Masayoshi Son wants investors to believe that a record loss from investments in money-losing startups WeWork and Uber Technologies Inc. is but a bump in the road. Some aren’t buying it.
SoftBank Group Corp.’s shares fell as much as 4.2 percent in Tokyo trading on Thursday morning, the biggest intraday decline in about six weeks. The conglomerate recorded an operating loss of ¥704.4 billion ($6.5 billion) after writedowns in WeWork and other investments, its first such loss in 14 years and the biggest quarterly shortfall ever. The $100 billion Vision Fund, the unprecedented investment vehicle that had been producing big profits, lost ¥970.3 billion.
At a briefing in Tokyo on Wednesday, the billionaire admitted that “earnings are a mess.” He allowed that overvaluing WeWork was a judgment error, but then spent the bulk of the nearly two-hour event defending his approach, highlighting the potential of his technology investments and boasting about his returns compared with traditional venture capitalists. He made it clear that he has no plans to back off a strategy that has rattled Silicon Valley and raised concerns of a bubble in startup valuations. Indeed, he said that fundraising for a second Vision Fund is on track and the fund will debut soon.
“SoftBank’s performance brings to mind Everett Dirksen’s famous quote ‘a billion here, a billion there, pretty soon you are talking real money,'” Pelham Smithers, whose London-based firm offers equity research on Asian technology companies, wrote in a note to clients. “The problem the fund has is that to get more investments IPO-ed, it will need a healthy U.S. stock market. This in turn means that the fund would have a tough benchmark to beat.”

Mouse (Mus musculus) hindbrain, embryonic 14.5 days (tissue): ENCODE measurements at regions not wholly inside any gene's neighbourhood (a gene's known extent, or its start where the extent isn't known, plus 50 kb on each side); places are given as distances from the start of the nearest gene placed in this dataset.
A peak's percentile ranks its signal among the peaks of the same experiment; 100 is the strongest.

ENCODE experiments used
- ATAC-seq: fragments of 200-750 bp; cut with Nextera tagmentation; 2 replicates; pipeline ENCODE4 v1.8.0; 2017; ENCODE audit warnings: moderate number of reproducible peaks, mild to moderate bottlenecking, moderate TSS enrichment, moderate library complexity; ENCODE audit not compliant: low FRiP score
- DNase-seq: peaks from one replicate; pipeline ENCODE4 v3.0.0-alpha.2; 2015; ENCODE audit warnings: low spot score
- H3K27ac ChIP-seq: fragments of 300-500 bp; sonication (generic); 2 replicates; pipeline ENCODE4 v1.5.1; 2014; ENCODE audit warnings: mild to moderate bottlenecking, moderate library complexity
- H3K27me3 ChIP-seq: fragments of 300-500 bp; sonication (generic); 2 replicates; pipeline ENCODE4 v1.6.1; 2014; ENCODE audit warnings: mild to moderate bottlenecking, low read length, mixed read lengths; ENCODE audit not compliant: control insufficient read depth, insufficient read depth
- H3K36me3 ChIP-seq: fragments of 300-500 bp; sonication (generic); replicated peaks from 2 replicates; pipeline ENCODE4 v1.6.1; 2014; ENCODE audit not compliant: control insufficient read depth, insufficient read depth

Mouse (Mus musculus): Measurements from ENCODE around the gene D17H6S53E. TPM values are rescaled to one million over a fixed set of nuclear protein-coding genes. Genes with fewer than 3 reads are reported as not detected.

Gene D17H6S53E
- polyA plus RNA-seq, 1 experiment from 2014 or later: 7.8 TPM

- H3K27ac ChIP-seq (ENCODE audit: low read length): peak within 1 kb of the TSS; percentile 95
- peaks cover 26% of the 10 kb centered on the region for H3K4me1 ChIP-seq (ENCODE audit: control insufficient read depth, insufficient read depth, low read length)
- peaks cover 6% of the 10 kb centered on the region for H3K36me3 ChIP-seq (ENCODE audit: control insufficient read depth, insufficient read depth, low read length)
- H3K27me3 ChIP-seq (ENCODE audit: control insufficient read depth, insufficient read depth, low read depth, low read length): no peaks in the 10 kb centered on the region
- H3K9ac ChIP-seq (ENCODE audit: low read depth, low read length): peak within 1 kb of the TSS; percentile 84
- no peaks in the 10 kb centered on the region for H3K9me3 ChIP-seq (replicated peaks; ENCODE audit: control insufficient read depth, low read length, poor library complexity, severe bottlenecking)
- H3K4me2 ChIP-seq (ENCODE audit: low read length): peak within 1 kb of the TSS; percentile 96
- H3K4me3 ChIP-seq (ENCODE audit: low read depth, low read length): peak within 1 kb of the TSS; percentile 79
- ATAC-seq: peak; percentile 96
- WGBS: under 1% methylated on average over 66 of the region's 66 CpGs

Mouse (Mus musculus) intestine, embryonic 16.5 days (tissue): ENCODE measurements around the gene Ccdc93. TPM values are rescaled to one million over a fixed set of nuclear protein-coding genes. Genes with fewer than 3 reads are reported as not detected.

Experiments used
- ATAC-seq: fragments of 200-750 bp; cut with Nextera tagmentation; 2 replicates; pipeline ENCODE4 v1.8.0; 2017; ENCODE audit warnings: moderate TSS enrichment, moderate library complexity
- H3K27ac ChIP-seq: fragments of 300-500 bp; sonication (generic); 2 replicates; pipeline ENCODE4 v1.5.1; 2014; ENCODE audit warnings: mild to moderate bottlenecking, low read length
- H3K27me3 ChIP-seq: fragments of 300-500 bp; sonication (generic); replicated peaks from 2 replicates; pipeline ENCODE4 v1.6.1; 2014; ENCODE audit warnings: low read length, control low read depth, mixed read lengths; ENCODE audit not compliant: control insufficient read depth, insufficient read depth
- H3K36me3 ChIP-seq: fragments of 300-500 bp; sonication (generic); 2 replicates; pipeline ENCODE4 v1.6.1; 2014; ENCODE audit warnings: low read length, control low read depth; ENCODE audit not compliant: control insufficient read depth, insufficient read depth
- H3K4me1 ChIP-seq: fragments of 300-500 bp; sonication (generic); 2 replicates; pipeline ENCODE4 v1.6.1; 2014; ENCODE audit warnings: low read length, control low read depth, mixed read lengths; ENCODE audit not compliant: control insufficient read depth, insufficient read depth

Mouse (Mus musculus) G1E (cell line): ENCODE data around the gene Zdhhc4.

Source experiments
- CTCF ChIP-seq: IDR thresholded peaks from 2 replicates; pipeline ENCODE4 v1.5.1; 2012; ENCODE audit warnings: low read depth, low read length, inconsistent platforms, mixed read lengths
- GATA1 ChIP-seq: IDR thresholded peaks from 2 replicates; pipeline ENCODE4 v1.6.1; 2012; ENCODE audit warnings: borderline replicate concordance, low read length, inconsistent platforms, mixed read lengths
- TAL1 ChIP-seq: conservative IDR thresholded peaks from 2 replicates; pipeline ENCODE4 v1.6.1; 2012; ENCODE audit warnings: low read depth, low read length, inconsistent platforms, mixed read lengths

The Vision Fund’s strategy has been to put enormous sums — its smallest deals are $100 million or so and the biggest are in the billions — into the most successful tech startups in a given category. Son sometimes refuses to take no for an answer, pressing founders to take more money than they requested or threatening to take it to a rival. SoftBank is operating at a scale never before attempted in Silicon Valley, driving up valuations and making it difficult for traditional venture capital firms to get in on the hottest deals, according to some partners.
SoftBank has backed ByteDance Inc., the most valuable startup in the world at $75 billion, and the second-most valuable, China ride-hailing giant Didi Chuxing. But several startups have had trouble living up to their private market valuations, including WeWork and Uber. The U.S. ride-hailing company has tumbled more than 35 percent from its initial public offering in May.
Son showed no sign of lost confidence. He said that his returns are about twice the average for venture capital.
“There is no change in our journey, no change in our vision,” Son said.
Son’s certitude spooked investors given the WeWork fiasco. SoftBank and the Vision Fund had invested more than $10 billion in the co-working giant ahead of its planned initial public offering in September, pushing its valuation as high as $47 billion. But investors balked at buying shares in the money-losing startup and WeWork pulled its IPO. That left the company desperate for cash, prompting SoftBank to extend a $9.5 billion rescue package and take an 80 percent stake in the company. WeWork’s valuation sank to less than $8 billion in the bailout.
Still, Son said he plans to keep making his investments. The second Vision Fund is on track to close soon, he said. It was originally planned to be larger than the first fund, but it’s likely to be about the same size now because investors are more careful about the market. He also said he still plans a third fund.
“The WeWork debacle has eroded investor confidence,” Chris Lane, an analyst at Sanford C. Bernstein, wrote in a report. Lane recommends buying the shares, citing the potential of Vision Fund and deep discount to total value of assets held by SoftBank. “Be greedy when others are fearful,” he wrote.
IN FIVE EASY PIECES WITH TAKE 5